On February 6th the salvage operation of rock barge ACL 01700, which sank after the grounding accident of the Miss Odessa on the Gulf Intracoastal Waterway near Mile Marker 99 in Berwick, Louisiana, was underway, and the waterway was cleared at the weekend.
The section of waterway had been closed since Sunday night February 2nd when a towing vessel pushing six rock-filled hopper barges ran aground at mile marker 99.
The push boat Miss Odessa was reportedly transiting southbound on the Atchafalaya River when it turned west onto the Gulf Intracoastal Waterway and hit bottom. One of the barges, ACL 01700, split in half and sunk when the vessel attempted to break free. There was no damage to the Miss Odessa or the other five barges.
Recovery of the vessel involved removing more than 1,600 tons of the aggregate rock cargo, followed by the heavily damaged steel barge.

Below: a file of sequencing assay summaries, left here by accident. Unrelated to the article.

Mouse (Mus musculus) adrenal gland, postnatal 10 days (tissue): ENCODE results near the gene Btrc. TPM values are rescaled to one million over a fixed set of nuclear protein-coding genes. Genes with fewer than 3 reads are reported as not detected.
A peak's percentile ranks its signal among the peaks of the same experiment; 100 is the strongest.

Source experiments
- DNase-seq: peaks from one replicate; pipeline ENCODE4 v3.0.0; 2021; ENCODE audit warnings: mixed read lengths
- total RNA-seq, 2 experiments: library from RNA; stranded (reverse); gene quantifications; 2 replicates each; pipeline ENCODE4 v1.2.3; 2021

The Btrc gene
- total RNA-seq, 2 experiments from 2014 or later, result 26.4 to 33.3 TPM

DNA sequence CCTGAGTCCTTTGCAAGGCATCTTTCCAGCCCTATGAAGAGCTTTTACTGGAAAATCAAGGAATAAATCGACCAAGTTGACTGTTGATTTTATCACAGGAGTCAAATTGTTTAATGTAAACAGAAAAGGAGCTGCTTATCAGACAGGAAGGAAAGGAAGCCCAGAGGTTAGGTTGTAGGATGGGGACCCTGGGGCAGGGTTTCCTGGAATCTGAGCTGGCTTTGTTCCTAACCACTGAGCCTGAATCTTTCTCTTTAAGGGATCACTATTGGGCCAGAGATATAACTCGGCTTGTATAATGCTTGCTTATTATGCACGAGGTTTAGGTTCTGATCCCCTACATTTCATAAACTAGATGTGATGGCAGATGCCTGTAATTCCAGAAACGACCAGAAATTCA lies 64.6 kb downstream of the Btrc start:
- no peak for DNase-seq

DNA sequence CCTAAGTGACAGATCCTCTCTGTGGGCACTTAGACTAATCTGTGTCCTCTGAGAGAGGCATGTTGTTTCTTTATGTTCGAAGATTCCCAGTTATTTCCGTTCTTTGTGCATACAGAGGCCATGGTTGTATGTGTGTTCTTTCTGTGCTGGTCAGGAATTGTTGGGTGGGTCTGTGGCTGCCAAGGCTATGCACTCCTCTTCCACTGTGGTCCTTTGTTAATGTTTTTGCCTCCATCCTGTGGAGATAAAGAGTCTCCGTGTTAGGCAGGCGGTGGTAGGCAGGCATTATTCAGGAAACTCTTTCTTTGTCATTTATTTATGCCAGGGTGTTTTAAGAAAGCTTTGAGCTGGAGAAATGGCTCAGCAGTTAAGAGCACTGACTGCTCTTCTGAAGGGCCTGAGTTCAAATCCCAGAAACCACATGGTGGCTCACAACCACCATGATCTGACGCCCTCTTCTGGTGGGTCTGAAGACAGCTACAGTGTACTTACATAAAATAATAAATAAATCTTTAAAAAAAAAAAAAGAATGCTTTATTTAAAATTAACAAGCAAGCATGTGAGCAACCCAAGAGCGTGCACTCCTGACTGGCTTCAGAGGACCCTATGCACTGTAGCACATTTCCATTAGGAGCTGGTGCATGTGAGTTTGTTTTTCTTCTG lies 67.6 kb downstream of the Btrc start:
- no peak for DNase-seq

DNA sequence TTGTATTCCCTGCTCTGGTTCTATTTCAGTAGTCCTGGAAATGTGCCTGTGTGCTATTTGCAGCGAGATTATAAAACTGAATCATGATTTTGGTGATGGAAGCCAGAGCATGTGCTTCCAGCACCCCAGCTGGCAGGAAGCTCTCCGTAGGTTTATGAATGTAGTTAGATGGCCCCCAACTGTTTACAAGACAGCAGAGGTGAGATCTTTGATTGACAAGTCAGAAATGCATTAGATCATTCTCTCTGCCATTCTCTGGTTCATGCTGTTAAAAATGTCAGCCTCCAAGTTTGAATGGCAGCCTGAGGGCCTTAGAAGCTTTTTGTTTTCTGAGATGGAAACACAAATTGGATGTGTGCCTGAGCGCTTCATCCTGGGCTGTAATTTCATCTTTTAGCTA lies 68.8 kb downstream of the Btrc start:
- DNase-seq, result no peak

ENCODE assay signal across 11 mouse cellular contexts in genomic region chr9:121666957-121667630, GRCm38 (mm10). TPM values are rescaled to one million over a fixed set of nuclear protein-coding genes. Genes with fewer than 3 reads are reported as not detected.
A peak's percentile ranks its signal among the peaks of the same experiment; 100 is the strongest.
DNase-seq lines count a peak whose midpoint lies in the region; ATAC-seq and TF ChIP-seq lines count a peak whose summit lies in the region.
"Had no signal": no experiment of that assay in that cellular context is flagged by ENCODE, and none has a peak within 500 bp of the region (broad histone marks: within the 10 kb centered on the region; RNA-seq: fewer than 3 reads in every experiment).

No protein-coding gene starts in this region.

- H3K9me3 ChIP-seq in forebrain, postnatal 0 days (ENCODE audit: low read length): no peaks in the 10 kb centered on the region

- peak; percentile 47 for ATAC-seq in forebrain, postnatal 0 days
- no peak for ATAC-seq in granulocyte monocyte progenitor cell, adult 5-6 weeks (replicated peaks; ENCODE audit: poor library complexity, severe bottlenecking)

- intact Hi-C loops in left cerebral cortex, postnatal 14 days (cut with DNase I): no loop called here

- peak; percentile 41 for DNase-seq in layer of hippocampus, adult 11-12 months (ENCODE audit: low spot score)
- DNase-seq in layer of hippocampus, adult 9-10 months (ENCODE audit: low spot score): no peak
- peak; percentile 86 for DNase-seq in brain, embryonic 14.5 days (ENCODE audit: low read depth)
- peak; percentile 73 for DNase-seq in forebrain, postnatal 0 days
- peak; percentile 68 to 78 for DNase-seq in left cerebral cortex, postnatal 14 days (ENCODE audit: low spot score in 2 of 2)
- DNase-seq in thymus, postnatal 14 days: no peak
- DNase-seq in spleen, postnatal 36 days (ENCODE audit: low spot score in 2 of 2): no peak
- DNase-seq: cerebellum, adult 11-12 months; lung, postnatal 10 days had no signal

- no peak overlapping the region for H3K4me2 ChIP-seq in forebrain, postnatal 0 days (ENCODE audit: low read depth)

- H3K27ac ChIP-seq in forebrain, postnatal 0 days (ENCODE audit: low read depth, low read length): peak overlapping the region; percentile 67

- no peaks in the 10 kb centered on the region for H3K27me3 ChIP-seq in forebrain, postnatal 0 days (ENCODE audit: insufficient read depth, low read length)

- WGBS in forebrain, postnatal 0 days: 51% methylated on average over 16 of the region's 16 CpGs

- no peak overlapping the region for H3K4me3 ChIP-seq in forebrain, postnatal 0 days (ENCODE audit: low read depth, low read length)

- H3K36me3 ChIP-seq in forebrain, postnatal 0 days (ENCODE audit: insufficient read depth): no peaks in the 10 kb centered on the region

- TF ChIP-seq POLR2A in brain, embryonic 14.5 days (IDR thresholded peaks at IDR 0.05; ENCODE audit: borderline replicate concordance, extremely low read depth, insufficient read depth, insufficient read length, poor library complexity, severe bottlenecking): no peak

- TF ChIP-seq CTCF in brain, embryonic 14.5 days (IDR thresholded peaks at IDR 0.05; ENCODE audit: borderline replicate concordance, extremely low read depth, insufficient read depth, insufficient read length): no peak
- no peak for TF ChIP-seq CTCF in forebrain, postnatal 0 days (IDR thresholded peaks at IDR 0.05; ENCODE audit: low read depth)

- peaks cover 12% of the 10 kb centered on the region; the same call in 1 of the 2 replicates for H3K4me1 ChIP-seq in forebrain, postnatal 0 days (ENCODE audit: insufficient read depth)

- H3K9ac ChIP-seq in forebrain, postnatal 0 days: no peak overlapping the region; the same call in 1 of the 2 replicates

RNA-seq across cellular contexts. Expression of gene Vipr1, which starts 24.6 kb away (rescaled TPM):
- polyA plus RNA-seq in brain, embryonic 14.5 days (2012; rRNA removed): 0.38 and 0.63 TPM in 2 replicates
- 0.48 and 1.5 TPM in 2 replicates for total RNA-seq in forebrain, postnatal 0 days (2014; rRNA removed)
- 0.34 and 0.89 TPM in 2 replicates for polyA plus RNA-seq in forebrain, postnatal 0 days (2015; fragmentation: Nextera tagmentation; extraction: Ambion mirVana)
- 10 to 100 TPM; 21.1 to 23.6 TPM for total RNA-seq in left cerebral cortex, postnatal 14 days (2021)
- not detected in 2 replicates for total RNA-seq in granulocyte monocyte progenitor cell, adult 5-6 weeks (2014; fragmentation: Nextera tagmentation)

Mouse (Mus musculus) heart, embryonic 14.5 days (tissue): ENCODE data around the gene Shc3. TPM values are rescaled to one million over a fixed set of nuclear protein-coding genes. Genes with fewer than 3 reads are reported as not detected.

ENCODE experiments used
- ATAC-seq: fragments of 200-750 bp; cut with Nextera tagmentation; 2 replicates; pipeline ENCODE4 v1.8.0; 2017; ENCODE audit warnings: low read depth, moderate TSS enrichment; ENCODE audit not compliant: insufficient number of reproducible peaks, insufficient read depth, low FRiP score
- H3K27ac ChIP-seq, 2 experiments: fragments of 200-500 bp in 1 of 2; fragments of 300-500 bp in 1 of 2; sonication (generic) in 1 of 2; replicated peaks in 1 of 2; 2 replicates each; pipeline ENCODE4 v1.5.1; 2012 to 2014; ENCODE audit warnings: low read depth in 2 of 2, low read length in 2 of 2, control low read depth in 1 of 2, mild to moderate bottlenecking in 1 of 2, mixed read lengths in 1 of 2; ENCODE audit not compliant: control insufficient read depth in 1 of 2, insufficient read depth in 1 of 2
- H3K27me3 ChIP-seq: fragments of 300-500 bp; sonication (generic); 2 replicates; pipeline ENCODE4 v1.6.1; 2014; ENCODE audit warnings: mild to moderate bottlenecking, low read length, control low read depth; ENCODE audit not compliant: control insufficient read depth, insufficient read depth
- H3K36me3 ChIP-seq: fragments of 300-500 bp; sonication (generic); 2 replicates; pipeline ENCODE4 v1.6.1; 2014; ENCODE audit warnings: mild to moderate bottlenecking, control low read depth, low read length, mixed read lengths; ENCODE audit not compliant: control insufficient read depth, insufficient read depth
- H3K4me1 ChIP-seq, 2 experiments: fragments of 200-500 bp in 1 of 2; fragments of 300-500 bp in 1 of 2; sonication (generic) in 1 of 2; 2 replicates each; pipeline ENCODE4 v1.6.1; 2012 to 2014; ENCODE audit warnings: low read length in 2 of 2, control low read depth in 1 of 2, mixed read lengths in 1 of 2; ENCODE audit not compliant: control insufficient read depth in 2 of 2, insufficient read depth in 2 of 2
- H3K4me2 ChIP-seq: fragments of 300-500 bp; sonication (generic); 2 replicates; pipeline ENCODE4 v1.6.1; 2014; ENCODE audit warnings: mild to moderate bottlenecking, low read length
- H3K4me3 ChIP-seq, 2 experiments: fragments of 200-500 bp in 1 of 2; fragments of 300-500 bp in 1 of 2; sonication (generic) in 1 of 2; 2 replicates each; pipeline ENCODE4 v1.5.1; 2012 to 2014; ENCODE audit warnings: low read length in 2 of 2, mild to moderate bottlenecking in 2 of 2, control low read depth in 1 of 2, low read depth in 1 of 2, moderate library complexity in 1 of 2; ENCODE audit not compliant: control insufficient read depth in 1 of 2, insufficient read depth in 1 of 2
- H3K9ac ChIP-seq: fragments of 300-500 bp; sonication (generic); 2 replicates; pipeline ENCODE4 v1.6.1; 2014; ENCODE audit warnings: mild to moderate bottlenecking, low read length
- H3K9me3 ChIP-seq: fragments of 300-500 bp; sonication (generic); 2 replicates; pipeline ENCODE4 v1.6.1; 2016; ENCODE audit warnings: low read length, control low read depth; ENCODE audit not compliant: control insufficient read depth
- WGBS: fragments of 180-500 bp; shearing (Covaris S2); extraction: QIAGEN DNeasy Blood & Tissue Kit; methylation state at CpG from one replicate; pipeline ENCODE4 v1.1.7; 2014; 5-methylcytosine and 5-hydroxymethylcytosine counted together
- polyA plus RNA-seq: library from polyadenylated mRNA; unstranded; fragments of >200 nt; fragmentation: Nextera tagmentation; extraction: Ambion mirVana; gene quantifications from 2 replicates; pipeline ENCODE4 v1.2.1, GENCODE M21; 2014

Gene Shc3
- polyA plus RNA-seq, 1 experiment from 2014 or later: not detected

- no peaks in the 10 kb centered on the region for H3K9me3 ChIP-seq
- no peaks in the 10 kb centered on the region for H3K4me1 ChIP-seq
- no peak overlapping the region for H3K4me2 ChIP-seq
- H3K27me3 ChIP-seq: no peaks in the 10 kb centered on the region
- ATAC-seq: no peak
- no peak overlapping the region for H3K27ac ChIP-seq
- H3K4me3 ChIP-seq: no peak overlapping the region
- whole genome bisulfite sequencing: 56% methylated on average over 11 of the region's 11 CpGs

The waterway location was experiencing seasonal high water levels and rapidly changing currents.
The location of the wreck was at a particularly critical point along the Gulf Intracoastal Waterway, adjacent to the intersection with the Atchafalaya River, a meeting point for two major shipping channels, along which most of the gulf’s maritime commerce transition.
The queue of vessels by February 6th included more than 190 towing vessels and 560 barges, and the bottleneck will take some time to clear. Current estimates were three to four days.
The owners of the tug had hired a salvage company to assist in salvaging the barge and clearing the waterway obstruction as quickly as possible. Members from Coast Guard Marine Safety Unit Morgan City and Coast Guard Marine Safety Centre’s Salvage Engineering Response Team provided technical support for the recovery effort.
After salvage operations were completed on February 7th the priority was to restore normal vessel traffic flow to the critical waterway safely and efficiently.